France’s 50 best winemakers: Domaine Danjou-Banessy’s Benoît and Sébastien Danjou
Owners and winemakers of their family estate in Roussillon: “In their finesse and their personality our wines are like women”.
For the 28th interview in Le Figaro Vin’s series we pay our first visit to Roussillon to meet the Danjou brothers, Benoît and Sébastien, #24. Domaine Danjou-Banessy, in Espira-de-l’Agly, is poetically situated between the precipitous slopes of the Pyrenees and the foothills of the Corbières. The estate is home to several generations of vines between 15 and 120 years old, spread over a mosaic of soils that put the Climats of Burgundy in the shade.
This is a family history that has skipped a generation. Artisans and farmers in their souls, Benoît and Sébastien Danjou joined forces to take over their grandfather’s 32 hectares of vines, surrounded by 20 hectares of woodland, forest, and moor. As Sébastien made clear, although their grandfather had always treated the land and nature with respect, “the estate was showing signs of serious neglect”. For all the charm of its hundred-year-old vines, their productivity had steadily declined. “We have kept the old vines in good condition,” added Sébastien, “while cutting out all forms of aggressive intervention”. Now certified organic, and cultivating an area reduced to 20 hectares, the two brothers produce magnificent Grenaches, Carignans, Muscats, and other southern grape varieties, and remain unwavering in their refusal to rest on their laurels. They are two of the most talented winemakers in Roussillon.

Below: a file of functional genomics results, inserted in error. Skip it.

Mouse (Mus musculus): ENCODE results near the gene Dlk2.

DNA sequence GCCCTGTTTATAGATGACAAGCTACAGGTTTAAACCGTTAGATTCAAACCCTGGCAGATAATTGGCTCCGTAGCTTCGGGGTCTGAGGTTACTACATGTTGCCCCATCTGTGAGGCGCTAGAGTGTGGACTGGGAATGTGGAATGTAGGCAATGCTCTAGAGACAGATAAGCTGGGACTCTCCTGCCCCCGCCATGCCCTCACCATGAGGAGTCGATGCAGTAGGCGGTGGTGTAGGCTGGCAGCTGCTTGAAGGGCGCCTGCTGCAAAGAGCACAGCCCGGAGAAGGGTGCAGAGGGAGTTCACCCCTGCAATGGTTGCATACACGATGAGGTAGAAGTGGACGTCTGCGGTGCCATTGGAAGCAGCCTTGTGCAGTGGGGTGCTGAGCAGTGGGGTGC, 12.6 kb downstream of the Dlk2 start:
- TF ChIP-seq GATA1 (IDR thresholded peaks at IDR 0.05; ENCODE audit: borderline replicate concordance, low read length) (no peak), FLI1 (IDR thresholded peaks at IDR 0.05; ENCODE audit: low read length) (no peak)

Le Figaro Vin: How does it feel to be crowned a winemaking champion?